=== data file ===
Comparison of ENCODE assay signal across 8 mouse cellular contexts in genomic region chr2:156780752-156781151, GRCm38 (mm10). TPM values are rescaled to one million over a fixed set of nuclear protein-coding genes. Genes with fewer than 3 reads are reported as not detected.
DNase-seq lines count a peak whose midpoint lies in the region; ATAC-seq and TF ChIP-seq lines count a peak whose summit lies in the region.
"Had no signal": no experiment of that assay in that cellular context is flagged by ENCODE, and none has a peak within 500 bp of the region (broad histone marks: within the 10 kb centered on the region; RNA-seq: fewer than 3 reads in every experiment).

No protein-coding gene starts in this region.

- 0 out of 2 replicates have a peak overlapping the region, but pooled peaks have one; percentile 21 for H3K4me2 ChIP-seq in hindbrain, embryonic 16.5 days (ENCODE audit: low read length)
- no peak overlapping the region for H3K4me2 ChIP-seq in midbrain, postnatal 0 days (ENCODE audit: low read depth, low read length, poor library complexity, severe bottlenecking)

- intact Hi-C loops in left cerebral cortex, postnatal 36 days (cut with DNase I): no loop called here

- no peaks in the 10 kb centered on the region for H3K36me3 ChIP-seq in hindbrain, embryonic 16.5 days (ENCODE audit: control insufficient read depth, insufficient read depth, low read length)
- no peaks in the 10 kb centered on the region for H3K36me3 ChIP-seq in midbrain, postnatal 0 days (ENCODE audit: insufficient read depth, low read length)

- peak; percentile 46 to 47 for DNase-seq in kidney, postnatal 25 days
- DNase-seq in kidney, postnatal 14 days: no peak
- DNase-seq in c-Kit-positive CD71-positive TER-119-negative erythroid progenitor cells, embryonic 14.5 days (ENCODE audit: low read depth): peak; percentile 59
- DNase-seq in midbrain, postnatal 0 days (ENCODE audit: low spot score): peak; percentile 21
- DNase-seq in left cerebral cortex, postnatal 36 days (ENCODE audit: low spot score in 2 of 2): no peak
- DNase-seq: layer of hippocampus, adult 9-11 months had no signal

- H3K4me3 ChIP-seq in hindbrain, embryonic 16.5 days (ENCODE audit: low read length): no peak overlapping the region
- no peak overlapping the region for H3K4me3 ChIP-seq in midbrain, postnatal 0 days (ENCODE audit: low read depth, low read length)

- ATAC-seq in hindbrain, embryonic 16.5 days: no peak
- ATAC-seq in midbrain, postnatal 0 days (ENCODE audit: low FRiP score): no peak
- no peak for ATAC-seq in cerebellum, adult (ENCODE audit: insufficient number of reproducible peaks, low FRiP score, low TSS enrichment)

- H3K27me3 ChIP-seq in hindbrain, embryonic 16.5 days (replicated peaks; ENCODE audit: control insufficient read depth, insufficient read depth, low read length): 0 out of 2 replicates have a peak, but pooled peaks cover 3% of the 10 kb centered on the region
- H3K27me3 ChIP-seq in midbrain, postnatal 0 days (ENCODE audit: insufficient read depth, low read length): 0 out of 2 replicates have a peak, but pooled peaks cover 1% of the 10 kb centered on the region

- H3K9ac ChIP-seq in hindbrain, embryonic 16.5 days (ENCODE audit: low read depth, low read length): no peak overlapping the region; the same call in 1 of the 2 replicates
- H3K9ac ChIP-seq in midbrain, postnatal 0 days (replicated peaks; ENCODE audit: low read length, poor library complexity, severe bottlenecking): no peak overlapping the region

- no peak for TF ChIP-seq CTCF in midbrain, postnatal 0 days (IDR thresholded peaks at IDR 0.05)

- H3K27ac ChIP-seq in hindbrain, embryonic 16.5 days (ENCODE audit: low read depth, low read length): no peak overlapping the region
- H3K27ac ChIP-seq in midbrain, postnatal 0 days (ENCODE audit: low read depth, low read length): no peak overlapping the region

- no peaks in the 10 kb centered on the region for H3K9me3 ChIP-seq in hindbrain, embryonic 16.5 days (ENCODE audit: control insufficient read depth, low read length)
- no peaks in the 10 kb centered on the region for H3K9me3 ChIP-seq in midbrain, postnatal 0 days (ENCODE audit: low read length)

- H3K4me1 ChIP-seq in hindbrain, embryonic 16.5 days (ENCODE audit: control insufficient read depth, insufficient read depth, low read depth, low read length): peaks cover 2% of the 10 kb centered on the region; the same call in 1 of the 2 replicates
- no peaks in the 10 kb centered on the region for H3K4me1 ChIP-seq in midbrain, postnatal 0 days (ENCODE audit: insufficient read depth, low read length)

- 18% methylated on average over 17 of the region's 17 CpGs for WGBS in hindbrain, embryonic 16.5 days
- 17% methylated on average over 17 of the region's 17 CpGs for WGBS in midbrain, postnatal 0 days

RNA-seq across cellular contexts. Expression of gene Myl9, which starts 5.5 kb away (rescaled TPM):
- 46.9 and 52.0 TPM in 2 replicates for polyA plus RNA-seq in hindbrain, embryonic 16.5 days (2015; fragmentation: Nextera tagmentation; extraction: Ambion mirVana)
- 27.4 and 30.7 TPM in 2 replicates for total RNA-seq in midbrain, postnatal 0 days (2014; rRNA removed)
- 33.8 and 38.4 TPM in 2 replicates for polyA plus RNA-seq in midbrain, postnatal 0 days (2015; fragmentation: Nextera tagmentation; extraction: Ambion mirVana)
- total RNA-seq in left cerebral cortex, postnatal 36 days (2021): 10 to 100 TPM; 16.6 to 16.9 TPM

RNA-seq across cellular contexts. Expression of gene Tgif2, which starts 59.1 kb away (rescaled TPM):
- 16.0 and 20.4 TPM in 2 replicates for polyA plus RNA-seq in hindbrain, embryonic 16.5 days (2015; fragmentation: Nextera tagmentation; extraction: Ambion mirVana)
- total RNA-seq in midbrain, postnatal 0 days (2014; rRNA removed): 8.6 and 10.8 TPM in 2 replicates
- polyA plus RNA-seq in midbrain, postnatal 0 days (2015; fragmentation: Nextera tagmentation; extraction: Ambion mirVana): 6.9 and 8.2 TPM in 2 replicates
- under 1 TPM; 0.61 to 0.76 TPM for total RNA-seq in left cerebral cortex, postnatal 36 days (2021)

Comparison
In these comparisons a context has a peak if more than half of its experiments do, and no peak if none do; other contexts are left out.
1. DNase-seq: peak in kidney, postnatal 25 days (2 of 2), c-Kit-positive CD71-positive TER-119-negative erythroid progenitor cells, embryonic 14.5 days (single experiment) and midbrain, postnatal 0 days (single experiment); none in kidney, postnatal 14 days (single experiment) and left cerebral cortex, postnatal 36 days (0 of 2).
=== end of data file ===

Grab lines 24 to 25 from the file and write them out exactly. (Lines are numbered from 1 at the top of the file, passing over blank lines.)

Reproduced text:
- H3K9ac ChIP-seq in midbrain, postnatal 0 days (replicated peaks; ENCODE audit: low read length, poor library complexity, severe bottlenecking): no peak overlapping the region

- no peak for TF ChIP-seq CTCF in midbrain, postnatal 0 days (IDR thresholded peaks at IDR 0.05)